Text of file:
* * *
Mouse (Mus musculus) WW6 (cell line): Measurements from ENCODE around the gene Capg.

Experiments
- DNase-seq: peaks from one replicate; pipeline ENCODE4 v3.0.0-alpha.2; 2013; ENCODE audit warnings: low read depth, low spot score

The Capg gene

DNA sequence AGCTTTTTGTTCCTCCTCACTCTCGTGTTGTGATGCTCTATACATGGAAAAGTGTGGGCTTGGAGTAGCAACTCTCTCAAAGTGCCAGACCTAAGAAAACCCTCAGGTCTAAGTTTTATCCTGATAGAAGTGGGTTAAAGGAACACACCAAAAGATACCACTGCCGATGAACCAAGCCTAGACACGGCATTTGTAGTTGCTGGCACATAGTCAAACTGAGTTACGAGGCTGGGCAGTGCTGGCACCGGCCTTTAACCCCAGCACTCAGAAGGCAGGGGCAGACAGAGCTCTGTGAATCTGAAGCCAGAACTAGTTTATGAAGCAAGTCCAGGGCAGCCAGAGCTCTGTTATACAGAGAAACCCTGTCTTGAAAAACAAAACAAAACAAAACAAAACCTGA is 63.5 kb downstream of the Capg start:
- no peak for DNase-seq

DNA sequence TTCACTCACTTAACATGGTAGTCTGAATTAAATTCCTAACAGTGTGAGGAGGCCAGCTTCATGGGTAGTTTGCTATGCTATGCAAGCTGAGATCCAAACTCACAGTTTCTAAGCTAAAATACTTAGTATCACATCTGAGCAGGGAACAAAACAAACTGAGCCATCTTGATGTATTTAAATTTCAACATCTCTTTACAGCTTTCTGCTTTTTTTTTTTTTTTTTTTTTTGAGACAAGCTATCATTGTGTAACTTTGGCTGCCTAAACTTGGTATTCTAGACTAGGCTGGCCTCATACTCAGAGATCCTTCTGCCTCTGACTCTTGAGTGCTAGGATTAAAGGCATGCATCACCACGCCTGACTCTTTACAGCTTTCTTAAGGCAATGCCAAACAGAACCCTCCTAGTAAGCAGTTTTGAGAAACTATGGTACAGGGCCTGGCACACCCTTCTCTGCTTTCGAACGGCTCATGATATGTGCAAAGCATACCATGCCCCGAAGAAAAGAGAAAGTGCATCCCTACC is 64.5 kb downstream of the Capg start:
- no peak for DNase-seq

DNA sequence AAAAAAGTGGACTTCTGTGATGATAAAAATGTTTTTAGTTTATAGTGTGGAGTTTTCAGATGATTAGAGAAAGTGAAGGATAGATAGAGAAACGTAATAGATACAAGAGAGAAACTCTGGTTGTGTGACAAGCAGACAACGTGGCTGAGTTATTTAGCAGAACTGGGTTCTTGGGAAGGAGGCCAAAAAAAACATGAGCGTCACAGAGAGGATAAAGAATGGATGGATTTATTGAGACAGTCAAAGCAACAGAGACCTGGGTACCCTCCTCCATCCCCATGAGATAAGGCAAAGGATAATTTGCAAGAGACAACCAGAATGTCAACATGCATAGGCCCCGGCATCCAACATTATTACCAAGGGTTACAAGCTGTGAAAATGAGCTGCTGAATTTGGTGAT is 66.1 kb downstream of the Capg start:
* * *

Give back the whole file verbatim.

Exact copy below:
Mouse (Mus musculus) WW6 (cell line): Measurements from ENCODE around the gene Capg.

Experiments
- DNase-seq: peaks from one replicate; pipeline ENCODE4 v3.0.0-alpha.2; 2013; ENCODE audit warnings: low read depth, low spot score

The Capg gene

DNA sequence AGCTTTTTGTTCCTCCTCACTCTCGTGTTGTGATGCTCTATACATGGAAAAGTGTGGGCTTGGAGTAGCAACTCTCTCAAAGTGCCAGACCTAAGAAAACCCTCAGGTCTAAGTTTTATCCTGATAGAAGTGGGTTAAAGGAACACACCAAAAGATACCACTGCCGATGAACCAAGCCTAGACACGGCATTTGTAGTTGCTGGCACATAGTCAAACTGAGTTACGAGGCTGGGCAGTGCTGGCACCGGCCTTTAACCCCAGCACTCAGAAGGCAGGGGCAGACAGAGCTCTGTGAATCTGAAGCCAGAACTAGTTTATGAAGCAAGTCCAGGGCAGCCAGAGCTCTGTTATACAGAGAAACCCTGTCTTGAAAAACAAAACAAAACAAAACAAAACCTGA is 63.5 kb downstream of the Capg start:
- no peak for DNase-seq

DNA sequence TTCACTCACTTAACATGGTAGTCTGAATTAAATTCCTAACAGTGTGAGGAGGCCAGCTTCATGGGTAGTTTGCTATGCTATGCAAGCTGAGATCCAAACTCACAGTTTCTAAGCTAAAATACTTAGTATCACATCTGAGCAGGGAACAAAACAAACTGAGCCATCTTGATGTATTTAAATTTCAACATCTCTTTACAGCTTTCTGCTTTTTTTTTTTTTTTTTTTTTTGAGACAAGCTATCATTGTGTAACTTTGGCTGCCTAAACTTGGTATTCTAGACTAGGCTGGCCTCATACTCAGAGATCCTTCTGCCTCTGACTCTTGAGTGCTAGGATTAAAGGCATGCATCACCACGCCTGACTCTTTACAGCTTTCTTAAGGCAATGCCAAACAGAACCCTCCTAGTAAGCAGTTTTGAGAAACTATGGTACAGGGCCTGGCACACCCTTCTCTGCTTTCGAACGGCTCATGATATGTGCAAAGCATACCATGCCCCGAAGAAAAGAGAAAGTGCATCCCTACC is 64.5 kb downstream of the Capg start:
- no peak for DNase-seq

DNA sequence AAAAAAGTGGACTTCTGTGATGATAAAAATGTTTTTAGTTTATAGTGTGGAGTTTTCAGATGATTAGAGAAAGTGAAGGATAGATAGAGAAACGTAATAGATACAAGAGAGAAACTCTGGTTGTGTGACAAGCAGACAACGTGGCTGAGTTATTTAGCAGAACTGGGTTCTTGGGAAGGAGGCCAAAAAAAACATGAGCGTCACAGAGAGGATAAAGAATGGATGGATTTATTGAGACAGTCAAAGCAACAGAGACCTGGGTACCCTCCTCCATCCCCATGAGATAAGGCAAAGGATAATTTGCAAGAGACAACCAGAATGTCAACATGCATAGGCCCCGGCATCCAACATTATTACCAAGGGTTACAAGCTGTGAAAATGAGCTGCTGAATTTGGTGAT is 66.1 kb downstream of the Capg start: